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Bad news for Maury Povich: The nerve-wracking paternity tests that make up the bulk of his trashy TV show may soon be a thing of the past, as scientists inched closer to a male contraceptive this week.

New research suggests therapeutic ultrasound could one day be used to shut down sperm production, handy for men who want something more fool-proof than withdrawal or condoms, but less permanent than a vasectomy.

The treatment – which has been performed on rats and is a long way from being tested on humans – involved warming the testes briefly over two sessions. It "pretty much wiped out" sperm, said James Tsuruta, lead author of the report published in the journal Reproductive Biology and Endocrinology.

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"Just two weeks after we did these treatments, the rats' sperm counts were down far below levels that we would normally see in fertile men," said Dr. Tsuruta, assistant professor of pediatrics at the University of North Carolina at Chapel Hill.

In the distant future, he envisions men rendered infertile for six months after one quick treatment: "Basically they would sit and a mini-hot tub would come up. Their testes would be submerged in this cup of saline solution or water. From underneath, you would turn on the ultrasound, which travels through the liquid and gets to the testes."

Men poaching their boys? "People don't think twice about taking a soak in a hot tub. We're not talking about much difference in terms of temperature or feeling," assured Dr. Tsuruta, adding that a latex barrier would further separate a man's gonads from the apparatus.

As with scores of other male contraceptives currently under study, questions abound: What are the side effects, how long does the contraceptive effect last and is it safely reversible?

Even as parental responsibility equalizes between the genders, options for men who want to wield control over their fertility remain scant. With attempts to create a "male Pill" now spanning three decades, scientists are still experimenting with a wide range of options, including hormones in the form of gels, implants and shots; plant-based pills being tested in Indonesia as well as "accidental discovery" oral drugs that block sperm production or even hinder ejaculation during orgasm.

"Male contraception has always sort of been the little brother to female contraception," Dr. Tsuruta said. "The success of the Pill – that's just stupendous. But there are women who have bad side effects from hormonal contraception. Men need to be aware that sometimes they have to step up."

He cited a 2005 United Nations survey that found that 75 per cent of Canadian men don't use any form of contraception – not condoms (often shirked by committed partners), or permanent vasectomies, or the dubious withdrawal method.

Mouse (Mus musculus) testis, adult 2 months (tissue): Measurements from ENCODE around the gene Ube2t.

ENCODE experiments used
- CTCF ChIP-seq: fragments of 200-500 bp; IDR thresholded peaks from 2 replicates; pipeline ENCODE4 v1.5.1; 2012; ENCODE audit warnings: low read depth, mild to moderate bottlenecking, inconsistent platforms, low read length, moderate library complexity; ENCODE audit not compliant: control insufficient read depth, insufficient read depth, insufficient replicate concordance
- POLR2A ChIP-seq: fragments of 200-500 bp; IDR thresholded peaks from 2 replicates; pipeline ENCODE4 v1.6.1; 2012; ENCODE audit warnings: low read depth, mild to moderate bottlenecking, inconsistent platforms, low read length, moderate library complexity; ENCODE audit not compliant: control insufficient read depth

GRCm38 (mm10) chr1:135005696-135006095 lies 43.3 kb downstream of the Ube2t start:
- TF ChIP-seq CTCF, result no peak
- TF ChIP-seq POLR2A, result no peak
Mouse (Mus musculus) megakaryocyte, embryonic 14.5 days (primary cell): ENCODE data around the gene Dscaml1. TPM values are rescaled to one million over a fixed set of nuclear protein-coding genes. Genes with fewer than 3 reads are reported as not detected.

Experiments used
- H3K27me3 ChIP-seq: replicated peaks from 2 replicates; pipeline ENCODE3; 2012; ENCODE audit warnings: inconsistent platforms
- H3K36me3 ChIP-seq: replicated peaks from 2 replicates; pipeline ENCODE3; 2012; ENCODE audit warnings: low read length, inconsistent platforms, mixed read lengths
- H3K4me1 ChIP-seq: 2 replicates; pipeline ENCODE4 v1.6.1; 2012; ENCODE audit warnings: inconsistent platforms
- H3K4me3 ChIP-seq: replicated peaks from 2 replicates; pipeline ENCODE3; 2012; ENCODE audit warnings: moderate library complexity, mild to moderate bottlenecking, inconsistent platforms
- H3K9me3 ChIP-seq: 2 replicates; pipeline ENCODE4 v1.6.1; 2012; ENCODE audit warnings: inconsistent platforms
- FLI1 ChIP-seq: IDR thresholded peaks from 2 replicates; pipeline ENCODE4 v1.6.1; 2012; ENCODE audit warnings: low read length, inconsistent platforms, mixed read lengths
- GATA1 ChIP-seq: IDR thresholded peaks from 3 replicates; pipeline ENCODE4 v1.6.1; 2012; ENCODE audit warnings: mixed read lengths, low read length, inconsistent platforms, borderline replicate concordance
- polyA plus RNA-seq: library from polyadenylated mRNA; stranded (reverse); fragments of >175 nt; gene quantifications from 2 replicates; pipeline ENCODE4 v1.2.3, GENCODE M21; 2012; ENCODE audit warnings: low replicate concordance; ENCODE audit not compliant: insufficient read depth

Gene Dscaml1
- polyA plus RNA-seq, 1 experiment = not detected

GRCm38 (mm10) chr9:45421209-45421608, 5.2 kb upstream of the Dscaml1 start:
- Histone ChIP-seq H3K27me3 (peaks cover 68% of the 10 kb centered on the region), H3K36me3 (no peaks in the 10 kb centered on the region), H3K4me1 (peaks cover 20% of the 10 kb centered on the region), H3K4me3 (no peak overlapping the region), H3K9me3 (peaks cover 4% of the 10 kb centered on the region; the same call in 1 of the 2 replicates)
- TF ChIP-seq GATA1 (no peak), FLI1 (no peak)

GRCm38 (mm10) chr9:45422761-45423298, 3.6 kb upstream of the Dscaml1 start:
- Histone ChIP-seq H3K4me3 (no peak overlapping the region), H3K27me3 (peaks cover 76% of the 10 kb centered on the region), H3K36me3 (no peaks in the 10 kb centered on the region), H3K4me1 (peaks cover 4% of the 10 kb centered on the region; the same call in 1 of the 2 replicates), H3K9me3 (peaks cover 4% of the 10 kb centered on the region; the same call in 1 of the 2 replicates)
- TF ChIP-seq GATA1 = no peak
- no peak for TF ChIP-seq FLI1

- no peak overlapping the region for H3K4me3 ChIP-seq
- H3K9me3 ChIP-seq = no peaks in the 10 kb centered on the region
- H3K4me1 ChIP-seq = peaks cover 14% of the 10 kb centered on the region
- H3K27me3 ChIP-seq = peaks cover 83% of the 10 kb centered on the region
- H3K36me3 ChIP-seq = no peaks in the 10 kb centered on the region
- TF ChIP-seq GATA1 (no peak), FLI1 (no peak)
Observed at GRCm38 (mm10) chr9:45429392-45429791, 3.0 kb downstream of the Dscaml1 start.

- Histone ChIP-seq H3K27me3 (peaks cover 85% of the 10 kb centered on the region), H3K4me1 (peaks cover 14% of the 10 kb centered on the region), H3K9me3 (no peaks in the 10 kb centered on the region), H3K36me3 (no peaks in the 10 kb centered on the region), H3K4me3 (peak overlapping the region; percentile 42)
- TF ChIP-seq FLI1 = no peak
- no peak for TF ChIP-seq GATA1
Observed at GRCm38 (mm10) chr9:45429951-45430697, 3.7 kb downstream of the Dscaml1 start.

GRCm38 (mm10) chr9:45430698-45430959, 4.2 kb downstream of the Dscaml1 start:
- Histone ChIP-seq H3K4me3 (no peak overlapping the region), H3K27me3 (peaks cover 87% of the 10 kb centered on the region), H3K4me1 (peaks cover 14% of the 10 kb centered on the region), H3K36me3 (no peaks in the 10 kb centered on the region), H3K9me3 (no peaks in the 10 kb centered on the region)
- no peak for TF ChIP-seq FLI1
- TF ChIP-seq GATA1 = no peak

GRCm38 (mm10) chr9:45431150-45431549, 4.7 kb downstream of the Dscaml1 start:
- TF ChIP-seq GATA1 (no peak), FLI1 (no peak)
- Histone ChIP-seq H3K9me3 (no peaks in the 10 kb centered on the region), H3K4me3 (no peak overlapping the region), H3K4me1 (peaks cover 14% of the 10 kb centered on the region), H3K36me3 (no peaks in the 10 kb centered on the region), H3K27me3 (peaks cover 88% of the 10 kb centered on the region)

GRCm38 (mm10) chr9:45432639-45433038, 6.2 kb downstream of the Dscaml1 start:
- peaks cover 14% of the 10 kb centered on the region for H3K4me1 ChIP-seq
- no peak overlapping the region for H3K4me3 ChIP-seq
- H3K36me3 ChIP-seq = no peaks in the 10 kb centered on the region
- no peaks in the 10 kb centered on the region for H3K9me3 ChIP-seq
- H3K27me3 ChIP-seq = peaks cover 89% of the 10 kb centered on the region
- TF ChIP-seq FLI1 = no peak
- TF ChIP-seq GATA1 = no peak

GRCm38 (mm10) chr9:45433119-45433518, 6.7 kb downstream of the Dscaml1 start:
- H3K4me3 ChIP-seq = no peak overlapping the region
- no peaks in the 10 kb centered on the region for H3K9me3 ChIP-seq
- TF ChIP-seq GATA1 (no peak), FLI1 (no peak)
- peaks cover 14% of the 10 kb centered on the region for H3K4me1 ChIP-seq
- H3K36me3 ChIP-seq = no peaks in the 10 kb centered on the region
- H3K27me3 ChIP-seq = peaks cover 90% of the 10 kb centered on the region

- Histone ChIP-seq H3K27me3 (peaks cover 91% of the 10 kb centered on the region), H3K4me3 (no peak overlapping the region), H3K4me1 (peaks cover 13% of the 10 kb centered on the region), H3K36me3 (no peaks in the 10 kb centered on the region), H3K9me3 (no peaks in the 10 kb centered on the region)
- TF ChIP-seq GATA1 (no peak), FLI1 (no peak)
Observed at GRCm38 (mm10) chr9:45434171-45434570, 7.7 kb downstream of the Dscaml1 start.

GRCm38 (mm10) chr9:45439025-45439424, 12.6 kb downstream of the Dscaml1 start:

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Advocates of the treatments currently under study suggest more options would bring those numbers up. A 2005 report found that more than 60 per cent of men in Germany, Spain, Brazil and Mexico were willing to use a new method of male contraception. Although not highly scientific, last July's large-scale survey of 100,000 men found that 64 per cent of Canadian men would take a male birth-control pill if it were available.

So why has it taken so long for newer male contraceptives to emerge? The problem appears to be the robust male sperm count: Unlike women, who produce one quality egg a month, men blast out 100 million sperm with every ejaculation, with one scientist comparing testes to a "factory."

"Men are making sperm all the time. It's harder to turn them off," said John Amory, a professor of medicine at the University of Washington, who is now working on a drug developed for worm infections that also blocks retinoic acid, which is responsible for sperm production.

Dr. Amory had experimented with hormonal options but isn't optimistic about them today. Pharmaceutical companies backed away a decade ago amid concerns over side effects such as mood swings, delivery (testosterone is given via shot, gel or implants – not ideal) and efficacy: None has been able to suppress sperm count to zero in 100 per cent of the men in each efficacy study, meaning it can't be used as a sole method of contraception.

Beyond these drawbacks, a more profound double standard remains: Culturally, there's still the question of whether men can be trusted to take reproductive control in a relationship.

"The stereotype is that men say, 'Don't touch my junk' – that men are not willing to have their private parts messed with and that men aren't willing to take responsibility," said Elaine Lissner, director of the Male Contraception Information Project in San Francisco.